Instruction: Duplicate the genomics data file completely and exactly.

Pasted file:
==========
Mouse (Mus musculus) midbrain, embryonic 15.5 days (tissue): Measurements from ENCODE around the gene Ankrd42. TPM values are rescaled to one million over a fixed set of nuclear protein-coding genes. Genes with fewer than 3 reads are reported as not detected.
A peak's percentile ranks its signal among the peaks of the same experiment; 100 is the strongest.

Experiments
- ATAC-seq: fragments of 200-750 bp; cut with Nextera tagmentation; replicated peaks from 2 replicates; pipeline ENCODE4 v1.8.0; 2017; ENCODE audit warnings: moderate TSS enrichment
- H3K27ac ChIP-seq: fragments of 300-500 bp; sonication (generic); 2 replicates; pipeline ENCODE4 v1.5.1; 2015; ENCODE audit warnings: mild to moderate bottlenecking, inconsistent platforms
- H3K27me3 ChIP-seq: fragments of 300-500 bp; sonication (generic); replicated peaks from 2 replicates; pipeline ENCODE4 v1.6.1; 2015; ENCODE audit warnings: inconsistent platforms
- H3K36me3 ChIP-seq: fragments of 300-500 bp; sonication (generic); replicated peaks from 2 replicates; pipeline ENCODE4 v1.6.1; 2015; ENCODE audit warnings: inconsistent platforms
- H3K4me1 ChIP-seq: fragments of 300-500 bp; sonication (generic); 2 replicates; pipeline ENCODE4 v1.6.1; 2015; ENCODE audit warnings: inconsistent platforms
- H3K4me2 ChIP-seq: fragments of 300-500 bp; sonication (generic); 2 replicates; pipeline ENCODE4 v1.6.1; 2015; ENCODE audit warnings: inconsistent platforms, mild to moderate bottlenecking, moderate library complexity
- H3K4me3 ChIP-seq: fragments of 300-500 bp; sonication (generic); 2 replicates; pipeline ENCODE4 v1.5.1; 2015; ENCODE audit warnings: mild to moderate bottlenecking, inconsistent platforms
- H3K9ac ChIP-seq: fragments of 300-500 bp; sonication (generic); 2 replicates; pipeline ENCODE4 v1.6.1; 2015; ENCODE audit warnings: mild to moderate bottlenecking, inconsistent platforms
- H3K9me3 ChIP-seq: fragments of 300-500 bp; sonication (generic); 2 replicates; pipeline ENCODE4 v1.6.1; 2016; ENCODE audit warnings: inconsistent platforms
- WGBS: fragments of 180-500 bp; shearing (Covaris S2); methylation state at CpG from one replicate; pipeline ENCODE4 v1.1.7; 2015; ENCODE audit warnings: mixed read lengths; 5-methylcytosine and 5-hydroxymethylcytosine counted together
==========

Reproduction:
Mouse (Mus musculus) midbrain, embryonic 15.5 days (tissue): Measurements from ENCODE around the gene Ankrd42. TPM values are rescaled to one million over a fixed set of nuclear protein-coding genes. Genes with fewer than 3 reads are reported as not detected.
A peak's percentile ranks its signal among the peaks of the same experiment; 100 is the strongest.

Experiments
- ATAC-seq: fragments of 200-750 bp; cut with Nextera tagmentation; replicated peaks from 2 replicates; pipeline ENCODE4 v1.8.0; 2017; ENCODE audit warnings: moderate TSS enrichment
- H3K27ac ChIP-seq: fragments of 300-500 bp; sonication (generic); 2 replicates; pipeline ENCODE4 v1.5.1; 2015; ENCODE audit warnings: mild to moderate bottlenecking, inconsistent platforms
- H3K27me3 ChIP-seq: fragments of 300-500 bp; sonication (generic); replicated peaks from 2 replicates; pipeline ENCODE4 v1.6.1; 2015; ENCODE audit warnings: inconsistent platforms
- H3K36me3 ChIP-seq: fragments of 300-500 bp; sonication (generic); replicated peaks from 2 replicates; pipeline ENCODE4 v1.6.1; 2015; ENCODE audit warnings: inconsistent platforms
- H3K4me1 ChIP-seq: fragments of 300-500 bp; sonication (generic); 2 replicates; pipeline ENCODE4 v1.6.1; 2015; ENCODE audit warnings: inconsistent platforms
- H3K4me2 ChIP-seq: fragments of 300-500 bp; sonication (generic); 2 replicates; pipeline ENCODE4 v1.6.1; 2015; ENCODE audit warnings: inconsistent platforms, mild to moderate bottlenecking, moderate library complexity
- H3K4me3 ChIP-seq: fragments of 300-500 bp; sonication (generic); 2 replicates; pipeline ENCODE4 v1.5.1; 2015; ENCODE audit warnings: mild to moderate bottlenecking, inconsistent platforms
- H3K9ac ChIP-seq: fragments of 300-500 bp; sonication (generic); 2 replicates; pipeline ENCODE4 v1.6.1; 2015; ENCODE audit warnings: mild to moderate bottlenecking, inconsistent platforms
- H3K9me3 ChIP-seq: fragments of 300-500 bp; sonication (generic); 2 replicates; pipeline ENCODE4 v1.6.1; 2016; ENCODE audit warnings: inconsistent platforms
- WGBS: fragments of 180-500 bp; shearing (Covaris S2); methylation state at CpG from one replicate; pipeline ENCODE4 v1.1.7; 2015; ENCODE audit warnings: mixed read lengths; 5-methylcytosine and 5-hydroxymethylcytosine counted together